Acrylic and collages on flax canvas,
card introducing a text by the artist,
340 × 210 cm
For more than forty years Noël Dolla has
been working on one of the most unusual
painterly ventures imaginable, constantly
exploring the fundamentals of painting
itself, in a spirit of abstraction.
Dolla’s entire oeuvre is an exercise in
memory — the memory of the gestures and
works that have gone before him; the memory
of the studio, of tools, know-how and
techniques. This memory is permanently
called into question and ‘forgotten’ in
a form of amnesia. Like a thousand and one
tennis balls bouncing on a pebble beach.
From the outset, his work has proceeded
by way of series, remakes, repetitions,
junctions, contradictions, reversals and
sequences. It seems to be torn (lured?)
between two apparently opposing directions
— that of a radical deconstruction of
painting, of its concepts, methods, ends,
tools, and that of the artist’s subjective,
not to say private and baroque, engagement
with his oeuvre. He fondly reminds us
that he is tacking between Supports-
Surfaces and Fluxus.
This dynamic is particularly at work in the recent developments of his work. We can see a return of the figure and a shift in historical moorings (from Newman, Matisse and Duchamp to Courbet, Géricault, Malevich and Titian). My Mother II presents a son’s pictorial and painterly meditation on his mother, who is suffering from Alzheimer’s. This large figure — lady in black — brings to mind the allegory of Memory described by Cesare Ripa in the 16th century. References to art history are also combined with references to previous works of his own. On the top right, for example, can be seen a remake of the picture Dog Food (2007), a representation within the representation. At bottom, the ankles and shod feet call to mind the film Love Song (1973–76). Also featured are revolutionary figures (the word CHE on the left of the picture), because, as Dolla likes to remind us, ‘painting is a political statement’. Political in the broad sense of the term: a force standing up to the imposed order, a force of self-construction. We also see the recurrent motif of the red star that permeates his oeuvre, as well as, in the bottom, glued cigarette butts, like so many bits of reality.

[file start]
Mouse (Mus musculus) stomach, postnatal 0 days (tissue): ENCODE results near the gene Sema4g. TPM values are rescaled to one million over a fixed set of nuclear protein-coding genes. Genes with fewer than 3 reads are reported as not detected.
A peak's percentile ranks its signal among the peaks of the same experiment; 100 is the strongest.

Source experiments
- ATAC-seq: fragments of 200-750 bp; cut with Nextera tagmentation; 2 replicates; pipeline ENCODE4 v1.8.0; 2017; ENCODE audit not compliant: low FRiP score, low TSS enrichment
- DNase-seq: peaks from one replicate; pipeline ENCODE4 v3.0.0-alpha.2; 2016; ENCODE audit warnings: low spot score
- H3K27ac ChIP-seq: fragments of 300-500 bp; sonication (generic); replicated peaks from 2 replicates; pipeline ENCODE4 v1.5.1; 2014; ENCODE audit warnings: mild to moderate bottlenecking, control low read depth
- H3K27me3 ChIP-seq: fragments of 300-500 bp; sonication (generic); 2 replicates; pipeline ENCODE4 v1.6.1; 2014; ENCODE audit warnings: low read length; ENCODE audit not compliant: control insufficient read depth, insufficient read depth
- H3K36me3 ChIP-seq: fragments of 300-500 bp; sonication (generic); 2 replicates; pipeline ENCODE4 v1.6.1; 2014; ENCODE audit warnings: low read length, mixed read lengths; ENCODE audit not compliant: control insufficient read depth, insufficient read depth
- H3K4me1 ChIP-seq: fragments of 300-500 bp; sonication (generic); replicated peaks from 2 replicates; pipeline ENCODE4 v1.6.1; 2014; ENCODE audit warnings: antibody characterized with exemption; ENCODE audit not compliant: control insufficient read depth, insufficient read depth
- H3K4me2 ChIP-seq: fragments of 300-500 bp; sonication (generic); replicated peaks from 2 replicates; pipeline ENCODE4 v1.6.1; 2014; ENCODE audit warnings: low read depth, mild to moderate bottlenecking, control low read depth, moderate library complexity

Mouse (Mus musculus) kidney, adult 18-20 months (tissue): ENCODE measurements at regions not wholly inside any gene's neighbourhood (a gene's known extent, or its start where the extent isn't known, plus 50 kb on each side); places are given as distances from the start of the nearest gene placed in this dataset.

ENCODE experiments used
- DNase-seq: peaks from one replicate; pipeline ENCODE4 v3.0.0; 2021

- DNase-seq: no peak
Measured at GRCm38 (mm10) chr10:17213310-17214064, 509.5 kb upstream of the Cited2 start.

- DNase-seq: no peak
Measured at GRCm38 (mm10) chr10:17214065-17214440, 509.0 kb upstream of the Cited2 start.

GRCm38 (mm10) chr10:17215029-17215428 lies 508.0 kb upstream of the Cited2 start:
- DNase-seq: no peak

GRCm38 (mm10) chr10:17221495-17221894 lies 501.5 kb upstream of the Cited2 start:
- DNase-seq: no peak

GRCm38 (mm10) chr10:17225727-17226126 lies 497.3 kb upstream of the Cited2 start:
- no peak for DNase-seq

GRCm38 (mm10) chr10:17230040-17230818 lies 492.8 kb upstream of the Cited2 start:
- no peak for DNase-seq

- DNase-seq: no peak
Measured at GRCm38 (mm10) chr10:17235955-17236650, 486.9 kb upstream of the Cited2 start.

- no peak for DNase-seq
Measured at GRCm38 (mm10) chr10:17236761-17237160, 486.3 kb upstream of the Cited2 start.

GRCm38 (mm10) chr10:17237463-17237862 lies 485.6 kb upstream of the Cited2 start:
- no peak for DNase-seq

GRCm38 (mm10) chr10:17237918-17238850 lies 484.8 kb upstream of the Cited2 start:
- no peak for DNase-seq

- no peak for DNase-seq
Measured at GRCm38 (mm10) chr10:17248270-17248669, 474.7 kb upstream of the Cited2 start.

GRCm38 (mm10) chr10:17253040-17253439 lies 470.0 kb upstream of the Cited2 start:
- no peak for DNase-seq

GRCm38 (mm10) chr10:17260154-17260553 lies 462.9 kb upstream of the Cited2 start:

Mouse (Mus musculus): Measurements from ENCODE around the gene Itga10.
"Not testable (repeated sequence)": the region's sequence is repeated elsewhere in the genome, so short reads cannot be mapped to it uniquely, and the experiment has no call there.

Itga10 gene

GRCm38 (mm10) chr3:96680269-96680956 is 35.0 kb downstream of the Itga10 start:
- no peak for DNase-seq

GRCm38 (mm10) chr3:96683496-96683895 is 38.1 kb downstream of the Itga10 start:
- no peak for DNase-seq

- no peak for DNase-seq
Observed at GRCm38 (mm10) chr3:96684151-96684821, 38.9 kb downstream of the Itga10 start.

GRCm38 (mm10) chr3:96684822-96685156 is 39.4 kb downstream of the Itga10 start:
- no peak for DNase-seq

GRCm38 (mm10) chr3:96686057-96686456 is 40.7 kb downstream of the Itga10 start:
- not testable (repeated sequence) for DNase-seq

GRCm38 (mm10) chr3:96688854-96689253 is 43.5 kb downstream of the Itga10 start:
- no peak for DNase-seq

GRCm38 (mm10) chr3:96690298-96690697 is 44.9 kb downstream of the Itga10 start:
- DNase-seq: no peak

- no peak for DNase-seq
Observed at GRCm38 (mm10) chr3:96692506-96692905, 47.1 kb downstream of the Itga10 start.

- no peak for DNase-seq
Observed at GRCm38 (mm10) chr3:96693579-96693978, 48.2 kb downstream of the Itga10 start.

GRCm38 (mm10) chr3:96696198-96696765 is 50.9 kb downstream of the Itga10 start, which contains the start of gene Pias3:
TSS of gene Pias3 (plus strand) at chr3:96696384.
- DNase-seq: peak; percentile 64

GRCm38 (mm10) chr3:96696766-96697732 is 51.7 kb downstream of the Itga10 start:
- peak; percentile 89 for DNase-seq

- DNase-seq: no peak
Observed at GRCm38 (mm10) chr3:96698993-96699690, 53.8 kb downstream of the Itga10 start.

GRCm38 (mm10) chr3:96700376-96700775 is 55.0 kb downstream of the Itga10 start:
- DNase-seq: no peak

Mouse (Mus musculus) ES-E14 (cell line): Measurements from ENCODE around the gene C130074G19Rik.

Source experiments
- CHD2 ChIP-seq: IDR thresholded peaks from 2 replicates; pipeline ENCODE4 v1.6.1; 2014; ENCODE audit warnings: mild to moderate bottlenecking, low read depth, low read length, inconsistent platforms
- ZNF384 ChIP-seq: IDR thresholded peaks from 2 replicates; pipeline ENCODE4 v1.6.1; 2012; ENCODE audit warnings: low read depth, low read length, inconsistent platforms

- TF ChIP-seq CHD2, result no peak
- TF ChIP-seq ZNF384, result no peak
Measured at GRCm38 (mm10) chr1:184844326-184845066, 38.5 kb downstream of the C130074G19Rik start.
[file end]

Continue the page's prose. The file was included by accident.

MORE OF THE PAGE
Method is meaningful: here the picture is constructed layer by layer, using adhesive tape to create outlines, by exploring the abstract dynamic of the surface. Each layer is autonomous and their combination, in a certain assembled order, gives rise to figuration. The picture is gradually invented in the course of its execution, almost blind. It rises up, without any retouching possible.